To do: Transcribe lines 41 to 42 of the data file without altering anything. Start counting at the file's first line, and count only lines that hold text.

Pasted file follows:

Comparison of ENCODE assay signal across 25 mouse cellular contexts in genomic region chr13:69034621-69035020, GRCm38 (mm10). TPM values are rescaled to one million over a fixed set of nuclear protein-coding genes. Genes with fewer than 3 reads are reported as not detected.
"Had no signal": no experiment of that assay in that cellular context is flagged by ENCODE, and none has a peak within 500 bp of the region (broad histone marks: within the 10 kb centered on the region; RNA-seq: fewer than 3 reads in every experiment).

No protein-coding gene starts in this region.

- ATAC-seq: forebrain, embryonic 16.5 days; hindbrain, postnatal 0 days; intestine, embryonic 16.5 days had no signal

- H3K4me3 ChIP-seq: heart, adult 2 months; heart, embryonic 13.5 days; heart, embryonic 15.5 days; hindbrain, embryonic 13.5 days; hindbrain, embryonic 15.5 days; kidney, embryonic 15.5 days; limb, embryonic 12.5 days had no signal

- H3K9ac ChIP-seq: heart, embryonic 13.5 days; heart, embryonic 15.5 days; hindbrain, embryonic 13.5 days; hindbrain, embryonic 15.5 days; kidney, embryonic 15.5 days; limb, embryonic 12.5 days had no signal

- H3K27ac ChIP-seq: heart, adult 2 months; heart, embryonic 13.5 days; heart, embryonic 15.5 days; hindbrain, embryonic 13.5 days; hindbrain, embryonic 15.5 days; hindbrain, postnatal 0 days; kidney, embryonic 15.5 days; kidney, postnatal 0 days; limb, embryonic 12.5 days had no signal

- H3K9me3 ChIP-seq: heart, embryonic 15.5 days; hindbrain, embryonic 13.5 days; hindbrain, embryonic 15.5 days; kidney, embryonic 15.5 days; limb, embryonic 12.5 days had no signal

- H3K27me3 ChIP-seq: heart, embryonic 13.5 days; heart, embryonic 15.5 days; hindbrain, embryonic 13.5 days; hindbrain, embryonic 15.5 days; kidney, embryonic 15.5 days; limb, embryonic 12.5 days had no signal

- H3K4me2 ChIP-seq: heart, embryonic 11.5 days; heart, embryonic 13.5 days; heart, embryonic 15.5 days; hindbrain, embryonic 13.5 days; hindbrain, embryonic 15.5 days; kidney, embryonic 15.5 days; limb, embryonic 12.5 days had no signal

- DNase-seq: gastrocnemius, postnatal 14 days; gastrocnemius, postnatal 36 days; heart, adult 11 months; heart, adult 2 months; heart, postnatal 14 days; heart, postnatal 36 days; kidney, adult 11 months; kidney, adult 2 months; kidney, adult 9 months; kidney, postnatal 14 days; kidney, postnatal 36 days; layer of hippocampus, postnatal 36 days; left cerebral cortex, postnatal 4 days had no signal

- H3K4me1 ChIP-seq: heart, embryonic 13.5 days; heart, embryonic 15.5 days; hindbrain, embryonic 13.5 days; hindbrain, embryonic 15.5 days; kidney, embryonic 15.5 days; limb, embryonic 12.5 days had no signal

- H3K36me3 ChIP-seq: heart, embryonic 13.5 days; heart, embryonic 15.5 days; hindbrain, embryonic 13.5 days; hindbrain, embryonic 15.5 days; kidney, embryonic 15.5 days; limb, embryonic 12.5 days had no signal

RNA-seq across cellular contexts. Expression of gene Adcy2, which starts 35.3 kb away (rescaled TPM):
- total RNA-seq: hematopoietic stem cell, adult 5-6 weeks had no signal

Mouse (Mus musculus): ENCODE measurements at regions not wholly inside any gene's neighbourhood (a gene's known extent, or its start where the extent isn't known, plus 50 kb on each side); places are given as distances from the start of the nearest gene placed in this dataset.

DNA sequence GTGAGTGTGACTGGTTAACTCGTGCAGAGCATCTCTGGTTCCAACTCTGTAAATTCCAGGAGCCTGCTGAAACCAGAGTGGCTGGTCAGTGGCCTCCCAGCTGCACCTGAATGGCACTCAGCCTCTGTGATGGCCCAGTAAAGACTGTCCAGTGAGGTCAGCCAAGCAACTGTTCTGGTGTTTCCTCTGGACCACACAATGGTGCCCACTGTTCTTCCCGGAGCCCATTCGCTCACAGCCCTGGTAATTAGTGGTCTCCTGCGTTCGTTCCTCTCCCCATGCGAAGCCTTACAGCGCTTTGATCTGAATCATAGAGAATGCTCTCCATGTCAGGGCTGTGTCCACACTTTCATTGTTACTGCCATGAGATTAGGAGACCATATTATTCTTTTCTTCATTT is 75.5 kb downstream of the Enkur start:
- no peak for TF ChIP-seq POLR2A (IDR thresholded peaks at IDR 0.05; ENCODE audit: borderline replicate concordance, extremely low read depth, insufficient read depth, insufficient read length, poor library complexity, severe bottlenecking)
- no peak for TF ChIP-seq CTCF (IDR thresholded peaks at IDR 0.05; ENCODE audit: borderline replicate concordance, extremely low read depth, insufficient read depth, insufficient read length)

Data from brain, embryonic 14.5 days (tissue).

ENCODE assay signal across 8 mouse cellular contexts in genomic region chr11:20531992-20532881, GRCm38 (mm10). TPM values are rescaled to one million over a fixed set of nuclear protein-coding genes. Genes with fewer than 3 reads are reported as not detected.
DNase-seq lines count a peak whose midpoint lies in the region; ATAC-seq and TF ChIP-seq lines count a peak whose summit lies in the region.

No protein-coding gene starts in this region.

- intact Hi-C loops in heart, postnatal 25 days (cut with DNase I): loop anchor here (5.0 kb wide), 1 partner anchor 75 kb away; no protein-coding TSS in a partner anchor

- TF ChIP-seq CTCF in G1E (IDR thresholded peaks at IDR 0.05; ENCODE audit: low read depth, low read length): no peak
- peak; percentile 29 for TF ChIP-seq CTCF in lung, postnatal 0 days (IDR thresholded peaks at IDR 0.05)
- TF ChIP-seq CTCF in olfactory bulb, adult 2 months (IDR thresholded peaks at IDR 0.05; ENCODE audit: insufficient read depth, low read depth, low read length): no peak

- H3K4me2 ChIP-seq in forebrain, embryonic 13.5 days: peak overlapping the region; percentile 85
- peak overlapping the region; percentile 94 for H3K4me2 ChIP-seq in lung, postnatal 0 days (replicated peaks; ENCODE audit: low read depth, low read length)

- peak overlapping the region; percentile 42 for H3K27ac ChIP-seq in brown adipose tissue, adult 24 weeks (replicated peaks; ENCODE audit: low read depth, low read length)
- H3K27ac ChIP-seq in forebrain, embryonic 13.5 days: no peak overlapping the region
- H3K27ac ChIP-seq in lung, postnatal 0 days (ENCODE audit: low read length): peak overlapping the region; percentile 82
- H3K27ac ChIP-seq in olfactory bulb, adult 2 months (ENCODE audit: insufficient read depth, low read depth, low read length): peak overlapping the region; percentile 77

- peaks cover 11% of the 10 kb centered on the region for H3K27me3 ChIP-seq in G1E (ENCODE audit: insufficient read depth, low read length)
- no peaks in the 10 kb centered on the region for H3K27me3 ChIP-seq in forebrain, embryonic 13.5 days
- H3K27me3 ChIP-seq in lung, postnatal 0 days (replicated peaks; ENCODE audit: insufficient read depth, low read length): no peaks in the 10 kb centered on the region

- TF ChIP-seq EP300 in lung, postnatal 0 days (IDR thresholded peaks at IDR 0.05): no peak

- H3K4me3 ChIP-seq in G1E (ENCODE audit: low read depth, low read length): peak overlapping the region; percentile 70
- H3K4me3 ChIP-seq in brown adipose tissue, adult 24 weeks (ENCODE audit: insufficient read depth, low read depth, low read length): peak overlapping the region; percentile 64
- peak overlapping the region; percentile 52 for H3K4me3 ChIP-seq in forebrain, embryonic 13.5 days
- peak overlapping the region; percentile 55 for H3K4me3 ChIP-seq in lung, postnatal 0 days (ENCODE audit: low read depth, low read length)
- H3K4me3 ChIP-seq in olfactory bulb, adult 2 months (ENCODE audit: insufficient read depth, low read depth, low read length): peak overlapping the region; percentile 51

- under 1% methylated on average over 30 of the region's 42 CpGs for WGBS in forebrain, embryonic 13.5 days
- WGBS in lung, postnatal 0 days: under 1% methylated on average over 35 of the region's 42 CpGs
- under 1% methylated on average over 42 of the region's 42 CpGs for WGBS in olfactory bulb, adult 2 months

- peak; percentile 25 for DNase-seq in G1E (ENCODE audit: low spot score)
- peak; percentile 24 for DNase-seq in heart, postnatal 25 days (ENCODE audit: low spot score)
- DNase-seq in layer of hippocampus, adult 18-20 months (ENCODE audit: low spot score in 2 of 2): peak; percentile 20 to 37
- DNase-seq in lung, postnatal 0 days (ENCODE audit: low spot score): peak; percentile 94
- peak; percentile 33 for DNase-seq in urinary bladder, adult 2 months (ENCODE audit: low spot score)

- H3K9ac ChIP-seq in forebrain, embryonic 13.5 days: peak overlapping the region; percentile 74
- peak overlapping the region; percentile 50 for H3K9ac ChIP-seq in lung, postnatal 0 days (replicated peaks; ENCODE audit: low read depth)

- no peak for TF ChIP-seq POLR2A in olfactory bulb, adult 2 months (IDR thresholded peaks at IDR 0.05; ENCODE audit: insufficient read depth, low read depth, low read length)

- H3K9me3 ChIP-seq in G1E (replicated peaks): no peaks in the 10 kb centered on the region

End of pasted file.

- peak overlapping the region; percentile 55 for H3K4me3 ChIP-seq in lung, postnatal 0 days (ENCODE audit: low read depth, low read length)
- H3K4me3 ChIP-seq in olfactory bulb, adult 2 months (ENCODE audit: insufficient read depth, low read depth, low read length): peak overlapping the region; percentile 51